TaxProf Blog

Editor: Paul L. Caron, Dean
Pepperdine University School of Law

Saturday, December 29, 2012

Cato: Six Reasons To Keep Capital Gains Tax Rates Low

Chris Edwards (Cato Institute), Advantages of Low Capital Gains Tax Rates:

Tbb-066_Page_1The top federal capital gains tax rate is scheduled to increase from 15% to 23.8% next year. Some policymakers think that a reduced rate for capital gains is an unjustified tax preference. However, capital gains are different than ordinary income and have been subject to special low rates since 1922. Nearly every country has reduced tax rates on individual long-term capital gains, with some countries imposing no tax at all.

This bulletin describes why policymakers should keep capital gains taxes low, and it presents data on capital gains tax rates for the 34 nations in the OECD. If the U.S. capital gains tax rate rises next year as scheduled, it will be much higher than the average OECD rate.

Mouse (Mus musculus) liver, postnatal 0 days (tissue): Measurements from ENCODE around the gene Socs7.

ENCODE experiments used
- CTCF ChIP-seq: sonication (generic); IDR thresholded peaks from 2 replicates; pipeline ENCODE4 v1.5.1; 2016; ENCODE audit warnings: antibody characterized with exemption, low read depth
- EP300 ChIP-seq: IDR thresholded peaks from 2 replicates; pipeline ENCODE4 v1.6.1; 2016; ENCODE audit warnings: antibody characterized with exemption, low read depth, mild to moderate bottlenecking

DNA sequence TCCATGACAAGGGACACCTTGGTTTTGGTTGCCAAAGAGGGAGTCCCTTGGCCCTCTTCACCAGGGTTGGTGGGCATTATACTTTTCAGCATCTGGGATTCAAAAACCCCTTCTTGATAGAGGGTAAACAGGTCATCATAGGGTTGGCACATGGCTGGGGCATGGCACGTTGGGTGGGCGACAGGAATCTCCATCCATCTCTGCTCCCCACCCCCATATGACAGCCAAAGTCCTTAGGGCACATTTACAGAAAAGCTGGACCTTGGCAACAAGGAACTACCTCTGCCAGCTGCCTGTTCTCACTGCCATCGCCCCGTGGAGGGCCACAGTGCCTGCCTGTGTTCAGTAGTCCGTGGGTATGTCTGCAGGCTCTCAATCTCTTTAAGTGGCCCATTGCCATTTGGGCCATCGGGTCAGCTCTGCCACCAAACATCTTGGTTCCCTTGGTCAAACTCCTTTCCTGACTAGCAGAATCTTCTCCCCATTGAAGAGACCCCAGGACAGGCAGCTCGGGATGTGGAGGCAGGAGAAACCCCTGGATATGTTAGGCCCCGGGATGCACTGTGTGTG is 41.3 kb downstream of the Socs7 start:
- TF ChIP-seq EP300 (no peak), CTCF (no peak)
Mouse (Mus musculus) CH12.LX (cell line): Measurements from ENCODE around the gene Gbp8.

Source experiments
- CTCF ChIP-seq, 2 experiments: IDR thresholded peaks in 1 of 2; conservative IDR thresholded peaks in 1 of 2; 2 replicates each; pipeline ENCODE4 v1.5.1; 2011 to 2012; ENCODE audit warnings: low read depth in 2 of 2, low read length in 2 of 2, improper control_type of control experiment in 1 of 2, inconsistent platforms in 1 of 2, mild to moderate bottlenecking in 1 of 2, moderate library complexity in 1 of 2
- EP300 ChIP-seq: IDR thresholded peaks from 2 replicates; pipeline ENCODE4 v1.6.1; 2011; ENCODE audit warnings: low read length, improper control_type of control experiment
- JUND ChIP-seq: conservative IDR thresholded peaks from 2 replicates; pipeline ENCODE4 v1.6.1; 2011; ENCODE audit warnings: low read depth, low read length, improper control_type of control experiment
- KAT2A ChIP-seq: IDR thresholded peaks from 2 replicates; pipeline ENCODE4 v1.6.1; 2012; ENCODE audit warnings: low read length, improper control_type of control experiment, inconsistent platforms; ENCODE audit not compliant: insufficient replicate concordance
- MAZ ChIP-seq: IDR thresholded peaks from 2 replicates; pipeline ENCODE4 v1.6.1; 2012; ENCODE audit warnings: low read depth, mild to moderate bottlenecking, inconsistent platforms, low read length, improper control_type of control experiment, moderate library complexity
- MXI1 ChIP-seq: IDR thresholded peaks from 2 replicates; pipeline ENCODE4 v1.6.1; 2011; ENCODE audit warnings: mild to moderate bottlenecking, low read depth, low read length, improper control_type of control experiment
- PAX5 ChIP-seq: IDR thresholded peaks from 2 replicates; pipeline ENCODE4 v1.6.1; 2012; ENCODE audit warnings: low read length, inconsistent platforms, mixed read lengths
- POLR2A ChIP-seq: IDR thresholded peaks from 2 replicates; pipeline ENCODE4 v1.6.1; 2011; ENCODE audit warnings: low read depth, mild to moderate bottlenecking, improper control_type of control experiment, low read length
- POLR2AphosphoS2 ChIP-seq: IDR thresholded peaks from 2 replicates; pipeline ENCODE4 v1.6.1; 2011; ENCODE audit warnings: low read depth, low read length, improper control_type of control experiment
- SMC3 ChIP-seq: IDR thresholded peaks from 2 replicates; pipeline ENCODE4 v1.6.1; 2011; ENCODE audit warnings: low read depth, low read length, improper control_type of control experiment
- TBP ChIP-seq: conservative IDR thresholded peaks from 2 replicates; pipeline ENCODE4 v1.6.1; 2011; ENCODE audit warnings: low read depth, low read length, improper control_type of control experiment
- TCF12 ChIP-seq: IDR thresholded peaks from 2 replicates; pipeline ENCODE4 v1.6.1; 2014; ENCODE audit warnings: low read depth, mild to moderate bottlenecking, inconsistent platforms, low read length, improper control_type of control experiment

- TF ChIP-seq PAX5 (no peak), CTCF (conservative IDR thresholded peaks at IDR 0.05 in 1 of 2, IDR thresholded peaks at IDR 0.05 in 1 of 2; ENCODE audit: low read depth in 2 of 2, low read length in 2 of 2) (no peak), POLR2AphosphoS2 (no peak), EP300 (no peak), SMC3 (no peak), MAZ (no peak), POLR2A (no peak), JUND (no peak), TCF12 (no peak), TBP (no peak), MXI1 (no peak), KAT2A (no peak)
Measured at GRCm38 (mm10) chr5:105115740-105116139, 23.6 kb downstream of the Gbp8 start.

Policymakers should reconsider capital gains tax policy. Capital gains taxes raise less than five percent of federal revenues, yet they do substantial damage. Higher rates will harm investment, entrepreneurship, and growth, and will raise little, if any, added federal revenue.

Related op-ed:  Six Reasons To Keep Capital Gains Tax Rates Low

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#7 - The Koch brothers have lots of capital gains (?).

Posted by: save_the_rustbelt | Dec 31, 2012 2:01:41 PM